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What would YOU have done???

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posted on Dec, 24 2019 @ 07:37 AM
To sum it up and to move on because I think the three sides here are pretty much in agreement, if only on one or two things.

The OP stated:

In reading the article it looks as though this may not have been the first time the dog, and it's hybrid-wolf sibling had gotten out and were roaming around.

So it is fair to say the dog was not a habitual nuisance.

Even ACC said:

“I understand that the dog going through that person’s trash was probably frustrating, but there were so many other options that could have been taken. They could have called animal control or even called us. We house strays and would have held her for the owner. Then they could have had a discussion and resolved it.” Read more here:

The OP goes on to state:

At first glance this act may seem cruel and unreasonable, and I suspect many here will agree. However, I suspect some may also gain some insight into the "other" point of view.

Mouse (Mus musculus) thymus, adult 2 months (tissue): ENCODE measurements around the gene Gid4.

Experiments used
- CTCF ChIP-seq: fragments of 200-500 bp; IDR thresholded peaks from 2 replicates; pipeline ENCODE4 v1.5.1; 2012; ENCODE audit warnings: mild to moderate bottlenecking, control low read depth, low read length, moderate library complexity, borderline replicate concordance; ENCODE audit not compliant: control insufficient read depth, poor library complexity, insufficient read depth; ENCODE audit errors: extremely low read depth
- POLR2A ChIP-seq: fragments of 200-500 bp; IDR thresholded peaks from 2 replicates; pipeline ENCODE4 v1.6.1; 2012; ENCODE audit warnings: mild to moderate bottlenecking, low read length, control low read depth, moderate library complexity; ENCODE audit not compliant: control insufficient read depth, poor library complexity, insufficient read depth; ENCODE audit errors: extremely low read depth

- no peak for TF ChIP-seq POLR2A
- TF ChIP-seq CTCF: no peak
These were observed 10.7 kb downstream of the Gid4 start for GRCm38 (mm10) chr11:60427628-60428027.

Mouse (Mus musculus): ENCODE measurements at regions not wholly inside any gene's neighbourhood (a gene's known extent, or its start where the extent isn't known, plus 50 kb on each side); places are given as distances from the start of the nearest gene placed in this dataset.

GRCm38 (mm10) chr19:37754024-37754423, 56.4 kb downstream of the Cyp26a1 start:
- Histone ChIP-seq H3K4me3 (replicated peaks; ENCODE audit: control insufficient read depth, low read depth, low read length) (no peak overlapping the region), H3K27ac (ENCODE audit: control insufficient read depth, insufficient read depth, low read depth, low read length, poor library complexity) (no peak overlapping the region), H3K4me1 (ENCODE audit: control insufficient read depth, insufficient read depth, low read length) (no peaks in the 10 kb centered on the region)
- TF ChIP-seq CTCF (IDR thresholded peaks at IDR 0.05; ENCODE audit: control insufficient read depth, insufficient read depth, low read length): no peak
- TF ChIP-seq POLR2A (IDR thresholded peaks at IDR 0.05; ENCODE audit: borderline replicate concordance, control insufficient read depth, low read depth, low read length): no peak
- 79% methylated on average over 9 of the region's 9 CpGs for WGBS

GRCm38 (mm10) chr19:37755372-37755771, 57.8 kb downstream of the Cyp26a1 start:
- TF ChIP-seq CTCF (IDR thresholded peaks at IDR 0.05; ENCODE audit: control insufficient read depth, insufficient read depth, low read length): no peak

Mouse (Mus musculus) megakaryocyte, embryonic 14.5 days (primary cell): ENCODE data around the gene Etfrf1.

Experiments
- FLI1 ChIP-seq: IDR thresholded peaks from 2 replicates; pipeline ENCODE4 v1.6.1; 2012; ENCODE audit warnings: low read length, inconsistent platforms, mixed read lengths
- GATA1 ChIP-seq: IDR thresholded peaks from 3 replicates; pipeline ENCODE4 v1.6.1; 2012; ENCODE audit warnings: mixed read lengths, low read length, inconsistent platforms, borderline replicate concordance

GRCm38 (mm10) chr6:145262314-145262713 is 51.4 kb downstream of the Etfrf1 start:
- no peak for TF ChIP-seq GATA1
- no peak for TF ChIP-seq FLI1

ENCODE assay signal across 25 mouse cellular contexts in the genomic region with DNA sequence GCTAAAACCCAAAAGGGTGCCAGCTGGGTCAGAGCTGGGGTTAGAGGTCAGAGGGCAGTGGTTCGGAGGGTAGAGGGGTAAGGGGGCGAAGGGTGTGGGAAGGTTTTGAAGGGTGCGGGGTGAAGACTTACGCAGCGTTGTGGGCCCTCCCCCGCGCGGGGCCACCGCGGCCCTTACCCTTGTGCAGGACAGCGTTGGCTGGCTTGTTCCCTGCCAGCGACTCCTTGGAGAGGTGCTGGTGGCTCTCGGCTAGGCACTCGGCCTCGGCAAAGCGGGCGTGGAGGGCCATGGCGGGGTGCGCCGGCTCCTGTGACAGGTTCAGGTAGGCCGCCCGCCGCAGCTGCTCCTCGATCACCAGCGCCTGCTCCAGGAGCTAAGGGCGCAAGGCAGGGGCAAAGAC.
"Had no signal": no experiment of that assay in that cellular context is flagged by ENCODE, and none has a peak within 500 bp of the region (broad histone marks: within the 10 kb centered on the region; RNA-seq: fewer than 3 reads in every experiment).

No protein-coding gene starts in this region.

And at the end:

I'm sorry for the man's loss, but I blame the death on the owner, not the dog. What say you??

Many of us shared our view of the situation in general, and most opinions are based on personal experiences. Good experiences or bad experiences, they shape our mind and thoughts, and often affect our behavior. Dealing with common situations and problems with pet ownership, management, and control, is a forum to itself. I can't say that I disagree with anything that anyone has said here in general. But this particular case hints at something that is not spoken of in this thread and could actually be a thread of its own.

I can't help but believe that the owner knows who killed his dog. I think there was bad blood between him and this guy, and that killing the dog was done out of spite, and to send a message. In the movies he would use the DNA from the note to prove the identify of the person, then the plot would thicken, or it would be the start of a series of episodes, where they keep seeking out revenge, like White Spy, Black Spy.

edit on 24-12-2019 by NightSkyeB4Dawn because: Corrected post.

posted on Dec, 24 2019 @ 07:55 AM
It does seem pretty unreasonable to shoot an animal going through garbage, at 10 months it’s not quite full grown either. Did the guy even attempt to approach the animal to identify it, etc or just simply point and shoot? Was he aware of the animals collar before shooting it?

That said it’s his property and it’s probably the safest option for him to simply shoot first.

The note about local leash laws seems to be salt in the wound.